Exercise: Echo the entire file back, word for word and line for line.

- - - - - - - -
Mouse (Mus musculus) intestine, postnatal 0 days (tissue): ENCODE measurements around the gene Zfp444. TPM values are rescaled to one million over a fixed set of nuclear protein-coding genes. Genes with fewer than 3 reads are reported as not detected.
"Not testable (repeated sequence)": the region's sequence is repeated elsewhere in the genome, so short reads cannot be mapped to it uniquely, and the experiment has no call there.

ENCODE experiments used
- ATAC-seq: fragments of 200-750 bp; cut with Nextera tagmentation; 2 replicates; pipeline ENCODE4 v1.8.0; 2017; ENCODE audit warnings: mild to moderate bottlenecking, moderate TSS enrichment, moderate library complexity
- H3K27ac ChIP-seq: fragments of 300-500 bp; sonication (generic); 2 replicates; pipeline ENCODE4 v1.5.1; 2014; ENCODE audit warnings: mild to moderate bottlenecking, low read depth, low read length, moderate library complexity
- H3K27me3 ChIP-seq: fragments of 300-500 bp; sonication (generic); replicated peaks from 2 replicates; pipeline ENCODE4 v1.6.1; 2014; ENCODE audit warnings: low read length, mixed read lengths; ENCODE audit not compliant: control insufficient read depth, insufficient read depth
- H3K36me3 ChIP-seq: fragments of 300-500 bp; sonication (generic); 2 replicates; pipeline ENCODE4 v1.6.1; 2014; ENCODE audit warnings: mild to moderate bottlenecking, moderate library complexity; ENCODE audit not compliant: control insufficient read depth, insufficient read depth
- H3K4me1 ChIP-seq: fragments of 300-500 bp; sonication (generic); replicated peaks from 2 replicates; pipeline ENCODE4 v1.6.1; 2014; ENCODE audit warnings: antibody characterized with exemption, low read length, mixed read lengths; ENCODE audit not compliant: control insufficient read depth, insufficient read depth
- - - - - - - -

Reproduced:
Mouse (Mus musculus) intestine, postnatal 0 days (tissue): ENCODE measurements around the gene Zfp444. TPM values are rescaled to one million over a fixed set of nuclear protein-coding genes. Genes with fewer than 3 reads are reported as not detected.
"Not testable (repeated sequence)": the region's sequence is repeated elsewhere in the genome, so short reads cannot be mapped to it uniquely, and the experiment has no call there.

ENCODE experiments used
- ATAC-seq: fragments of 200-750 bp; cut with Nextera tagmentation; 2 replicates; pipeline ENCODE4 v1.8.0; 2017; ENCODE audit warnings: mild to moderate bottlenecking, moderate TSS enrichment, moderate library complexity
- H3K27ac ChIP-seq: fragments of 300-500 bp; sonication (generic); 2 replicates; pipeline ENCODE4 v1.5.1; 2014; ENCODE audit warnings: mild to moderate bottlenecking, low read depth, low read length, moderate library complexity
- H3K27me3 ChIP-seq: fragments of 300-500 bp; sonication (generic); replicated peaks from 2 replicates; pipeline ENCODE4 v1.6.1; 2014; ENCODE audit warnings: low read length, mixed read lengths; ENCODE audit not compliant: control insufficient read depth, insufficient read depth
- H3K36me3 ChIP-seq: fragments of 300-500 bp; sonication (generic); 2 replicates; pipeline ENCODE4 v1.6.1; 2014; ENCODE audit warnings: mild to moderate bottlenecking, moderate library complexity; ENCODE audit not compliant: control insufficient read depth, insufficient read depth
- H3K4me1 ChIP-seq: fragments of 300-500 bp; sonication (generic); replicated peaks from 2 replicates; pipeline ENCODE4 v1.6.1; 2014; ENCODE audit warnings: antibody characterized with exemption, low read length, mixed read lengths; ENCODE audit not compliant: control insufficient read depth, insufficient read depth